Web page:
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The methodology used in this publication to select the leading causes of death was developed by the National Center for Health Statistics (NCHS) of the U.S Department of Health and Human Services1 .
- From 2000 to 2007, the 10 leading causes of death in Canada have been the same since 2000, but not the ranking. These 10 leading causes accounted for 77% of all deaths in 2007, continuing a decreasing trend since the year 2000, when it was 80%.
- Cancer, heart disease and stroke, the three leading causes of death, accounted for 57% of all deaths in 2007, down from 61% in 2000.
- In 2007, men and women shared six out of 10 leading causes of death. However, only four leading causes of death had the same ranking: cancer, heart disease, influenza and pneumonia, and kidney disease.
- The relative burden of the 10 leading causes of death was higher for males than for females, 78% of all male deaths and 76% of all female deaths.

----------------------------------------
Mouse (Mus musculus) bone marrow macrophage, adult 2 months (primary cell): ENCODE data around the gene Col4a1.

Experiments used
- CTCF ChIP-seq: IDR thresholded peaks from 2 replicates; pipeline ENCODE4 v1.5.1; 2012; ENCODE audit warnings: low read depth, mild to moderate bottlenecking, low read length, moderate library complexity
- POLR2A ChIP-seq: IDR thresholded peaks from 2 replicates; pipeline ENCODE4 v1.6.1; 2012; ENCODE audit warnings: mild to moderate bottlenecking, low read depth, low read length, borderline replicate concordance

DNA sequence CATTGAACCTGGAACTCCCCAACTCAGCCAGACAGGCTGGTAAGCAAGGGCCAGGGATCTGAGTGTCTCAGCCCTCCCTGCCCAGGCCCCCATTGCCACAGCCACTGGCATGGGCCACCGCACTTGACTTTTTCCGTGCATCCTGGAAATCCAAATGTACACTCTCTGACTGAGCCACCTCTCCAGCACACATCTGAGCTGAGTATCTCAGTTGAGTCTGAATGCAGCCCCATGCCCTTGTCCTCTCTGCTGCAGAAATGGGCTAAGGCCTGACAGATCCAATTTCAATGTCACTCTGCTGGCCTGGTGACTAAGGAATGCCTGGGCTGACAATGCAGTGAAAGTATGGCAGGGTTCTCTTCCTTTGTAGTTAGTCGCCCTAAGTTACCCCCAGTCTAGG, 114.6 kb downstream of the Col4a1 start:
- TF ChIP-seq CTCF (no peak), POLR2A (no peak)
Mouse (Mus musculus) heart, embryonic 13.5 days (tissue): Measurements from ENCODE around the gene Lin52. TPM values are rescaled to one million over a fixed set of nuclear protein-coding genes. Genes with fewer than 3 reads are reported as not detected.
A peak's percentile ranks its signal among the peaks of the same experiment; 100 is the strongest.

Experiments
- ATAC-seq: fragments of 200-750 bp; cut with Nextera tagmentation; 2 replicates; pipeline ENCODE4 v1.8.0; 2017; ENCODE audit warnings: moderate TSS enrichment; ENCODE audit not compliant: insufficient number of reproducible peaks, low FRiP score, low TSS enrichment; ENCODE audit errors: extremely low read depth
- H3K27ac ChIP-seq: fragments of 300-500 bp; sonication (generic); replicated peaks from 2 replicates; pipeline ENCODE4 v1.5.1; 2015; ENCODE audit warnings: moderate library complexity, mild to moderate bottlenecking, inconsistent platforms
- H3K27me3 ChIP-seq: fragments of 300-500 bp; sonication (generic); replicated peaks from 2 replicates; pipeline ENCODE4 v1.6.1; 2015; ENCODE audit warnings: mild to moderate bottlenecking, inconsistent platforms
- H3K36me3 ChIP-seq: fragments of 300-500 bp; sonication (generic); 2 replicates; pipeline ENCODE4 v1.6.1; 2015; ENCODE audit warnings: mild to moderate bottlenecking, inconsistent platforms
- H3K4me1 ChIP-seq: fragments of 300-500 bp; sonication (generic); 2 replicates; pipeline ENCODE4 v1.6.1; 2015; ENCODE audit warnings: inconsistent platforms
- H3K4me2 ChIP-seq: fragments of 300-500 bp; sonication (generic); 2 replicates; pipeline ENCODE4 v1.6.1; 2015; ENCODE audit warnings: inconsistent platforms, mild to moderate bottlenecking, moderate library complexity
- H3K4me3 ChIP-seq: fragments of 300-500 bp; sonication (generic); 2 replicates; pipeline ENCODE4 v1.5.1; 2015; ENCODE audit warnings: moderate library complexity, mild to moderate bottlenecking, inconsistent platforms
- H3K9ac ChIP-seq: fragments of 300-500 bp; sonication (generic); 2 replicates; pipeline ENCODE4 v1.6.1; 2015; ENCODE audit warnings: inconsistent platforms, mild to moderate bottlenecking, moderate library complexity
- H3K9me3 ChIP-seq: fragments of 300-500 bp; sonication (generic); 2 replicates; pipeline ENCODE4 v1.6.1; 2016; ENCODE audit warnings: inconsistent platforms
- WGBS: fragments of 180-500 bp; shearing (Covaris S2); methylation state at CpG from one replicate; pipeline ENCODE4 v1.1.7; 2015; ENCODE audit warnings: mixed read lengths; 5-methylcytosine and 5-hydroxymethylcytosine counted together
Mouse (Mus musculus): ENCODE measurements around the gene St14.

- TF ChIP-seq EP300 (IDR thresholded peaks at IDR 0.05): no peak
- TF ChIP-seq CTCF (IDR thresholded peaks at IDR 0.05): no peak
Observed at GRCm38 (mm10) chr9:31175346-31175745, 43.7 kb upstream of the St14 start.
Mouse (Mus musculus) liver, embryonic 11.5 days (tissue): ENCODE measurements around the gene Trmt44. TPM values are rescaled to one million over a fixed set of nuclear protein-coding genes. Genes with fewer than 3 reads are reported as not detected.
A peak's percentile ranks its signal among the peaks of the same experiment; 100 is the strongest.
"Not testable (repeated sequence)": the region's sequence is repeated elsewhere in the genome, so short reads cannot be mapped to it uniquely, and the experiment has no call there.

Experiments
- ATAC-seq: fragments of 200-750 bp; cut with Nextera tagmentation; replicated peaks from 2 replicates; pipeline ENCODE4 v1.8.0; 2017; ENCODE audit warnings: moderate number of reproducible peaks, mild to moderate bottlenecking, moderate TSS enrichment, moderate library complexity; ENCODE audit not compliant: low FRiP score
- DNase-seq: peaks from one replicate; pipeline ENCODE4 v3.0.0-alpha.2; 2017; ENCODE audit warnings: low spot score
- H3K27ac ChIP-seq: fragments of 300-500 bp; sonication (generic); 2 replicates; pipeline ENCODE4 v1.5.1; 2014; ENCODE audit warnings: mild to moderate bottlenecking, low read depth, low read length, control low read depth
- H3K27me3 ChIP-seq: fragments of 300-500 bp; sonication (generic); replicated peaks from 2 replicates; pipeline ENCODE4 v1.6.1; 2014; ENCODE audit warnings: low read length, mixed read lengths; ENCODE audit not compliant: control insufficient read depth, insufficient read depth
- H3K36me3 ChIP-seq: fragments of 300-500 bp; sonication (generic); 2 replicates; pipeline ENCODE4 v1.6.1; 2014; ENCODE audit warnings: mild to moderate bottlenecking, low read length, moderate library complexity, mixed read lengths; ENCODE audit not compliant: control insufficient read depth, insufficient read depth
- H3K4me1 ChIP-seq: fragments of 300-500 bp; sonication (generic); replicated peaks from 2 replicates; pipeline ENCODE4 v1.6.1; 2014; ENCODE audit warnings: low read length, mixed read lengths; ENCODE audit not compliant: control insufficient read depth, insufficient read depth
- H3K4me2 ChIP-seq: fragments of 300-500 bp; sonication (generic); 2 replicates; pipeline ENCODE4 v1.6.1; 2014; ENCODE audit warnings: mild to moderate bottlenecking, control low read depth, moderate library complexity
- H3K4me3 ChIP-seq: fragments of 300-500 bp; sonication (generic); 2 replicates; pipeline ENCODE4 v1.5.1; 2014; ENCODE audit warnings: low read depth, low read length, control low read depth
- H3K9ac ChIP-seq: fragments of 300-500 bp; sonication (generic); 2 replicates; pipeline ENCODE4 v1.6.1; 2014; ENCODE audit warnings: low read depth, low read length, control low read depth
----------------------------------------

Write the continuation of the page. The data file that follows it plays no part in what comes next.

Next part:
- In 2007, cancer and heart disease remained the two leading causes of death for both men and women. Stroke was still the third leading cause of death for women, but not for men. Accidents moved up to rank third for men.
- There were three times more suicides among men than among women and twice as many more deaths caused by liver disease among men than women.
- In 2007, women accounted for 7 out of every 10 deaths from Alzheimer's disease.
- There were also differences in ranking of lower respiratory diseases and diabetes between men and women.
Sex ratio, ranking, number and percentage of male and female deaths for the 10 leading causes, Canada, 2007
Age and sex profile
- In 2007, accidents and suicide ranked first and second respectively, as leading cause of death for the young people aged 15 to 34, a trend observed since 2000.
- The relative burden of cancer was highest for individuals aged 55 to 64, when it accounted for almost half (48%) of deaths in this age group.